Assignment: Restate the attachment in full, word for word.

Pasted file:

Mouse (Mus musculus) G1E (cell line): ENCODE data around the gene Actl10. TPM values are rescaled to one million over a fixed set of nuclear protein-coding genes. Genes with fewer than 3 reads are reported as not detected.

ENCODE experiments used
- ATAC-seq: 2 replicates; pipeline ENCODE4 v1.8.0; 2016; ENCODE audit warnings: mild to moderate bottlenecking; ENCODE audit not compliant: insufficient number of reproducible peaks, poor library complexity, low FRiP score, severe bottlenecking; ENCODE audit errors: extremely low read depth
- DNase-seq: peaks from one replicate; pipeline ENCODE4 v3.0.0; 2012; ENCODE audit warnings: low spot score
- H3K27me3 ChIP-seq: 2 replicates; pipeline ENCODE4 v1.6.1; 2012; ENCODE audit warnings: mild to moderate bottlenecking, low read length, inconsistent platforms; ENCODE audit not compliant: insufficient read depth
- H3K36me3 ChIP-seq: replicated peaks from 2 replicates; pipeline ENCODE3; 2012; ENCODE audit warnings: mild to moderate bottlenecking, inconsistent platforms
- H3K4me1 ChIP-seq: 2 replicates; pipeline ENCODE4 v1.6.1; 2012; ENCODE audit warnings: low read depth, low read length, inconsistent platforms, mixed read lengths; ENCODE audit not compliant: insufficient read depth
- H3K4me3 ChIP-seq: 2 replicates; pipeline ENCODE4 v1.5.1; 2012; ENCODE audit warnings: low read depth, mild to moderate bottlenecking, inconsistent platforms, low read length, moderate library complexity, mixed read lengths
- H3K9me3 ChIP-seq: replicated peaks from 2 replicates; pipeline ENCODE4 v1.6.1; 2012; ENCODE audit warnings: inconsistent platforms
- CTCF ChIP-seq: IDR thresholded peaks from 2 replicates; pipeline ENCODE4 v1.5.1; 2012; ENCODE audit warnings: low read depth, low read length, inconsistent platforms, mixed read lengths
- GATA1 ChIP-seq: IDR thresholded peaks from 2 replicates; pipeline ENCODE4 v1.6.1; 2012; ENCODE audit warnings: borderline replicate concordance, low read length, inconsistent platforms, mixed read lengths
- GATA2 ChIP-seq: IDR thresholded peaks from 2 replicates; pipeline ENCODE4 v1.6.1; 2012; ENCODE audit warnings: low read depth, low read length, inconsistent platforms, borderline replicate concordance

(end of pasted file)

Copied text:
Mouse (Mus musculus) G1E (cell line): ENCODE data around the gene Actl10. TPM values are rescaled to one million over a fixed set of nuclear protein-coding genes. Genes with fewer than 3 reads are reported as not detected.

ENCODE experiments used
- ATAC-seq: 2 replicates; pipeline ENCODE4 v1.8.0; 2016; ENCODE audit warnings: mild to moderate bottlenecking; ENCODE audit not compliant: insufficient number of reproducible peaks, poor library complexity, low FRiP score, severe bottlenecking; ENCODE audit errors: extremely low read depth
- DNase-seq: peaks from one replicate; pipeline ENCODE4 v3.0.0; 2012; ENCODE audit warnings: low spot score
- H3K27me3 ChIP-seq: 2 replicates; pipeline ENCODE4 v1.6.1; 2012; ENCODE audit warnings: mild to moderate bottlenecking, low read length, inconsistent platforms; ENCODE audit not compliant: insufficient read depth
- H3K36me3 ChIP-seq: replicated peaks from 2 replicates; pipeline ENCODE3; 2012; ENCODE audit warnings: mild to moderate bottlenecking, inconsistent platforms
- H3K4me1 ChIP-seq: 2 replicates; pipeline ENCODE4 v1.6.1; 2012; ENCODE audit warnings: low read depth, low read length, inconsistent platforms, mixed read lengths; ENCODE audit not compliant: insufficient read depth
- H3K4me3 ChIP-seq: 2 replicates; pipeline ENCODE4 v1.5.1; 2012; ENCODE audit warnings: low read depth, mild to moderate bottlenecking, inconsistent platforms, low read length, moderate library complexity, mixed read lengths
- H3K9me3 ChIP-seq: replicated peaks from 2 replicates; pipeline ENCODE4 v1.6.1; 2012; ENCODE audit warnings: inconsistent platforms
- CTCF ChIP-seq: IDR thresholded peaks from 2 replicates; pipeline ENCODE4 v1.5.1; 2012; ENCODE audit warnings: low read depth, low read length, inconsistent platforms, mixed read lengths
- GATA1 ChIP-seq: IDR thresholded peaks from 2 replicates; pipeline ENCODE4 v1.6.1; 2012; ENCODE audit warnings: borderline replicate concordance, low read length, inconsistent platforms, mixed read lengths
- GATA2 ChIP-seq: IDR thresholded peaks from 2 replicates; pipeline ENCODE4 v1.6.1; 2012; ENCODE audit warnings: low read depth, low read length, inconsistent platforms, borderline replicate concordance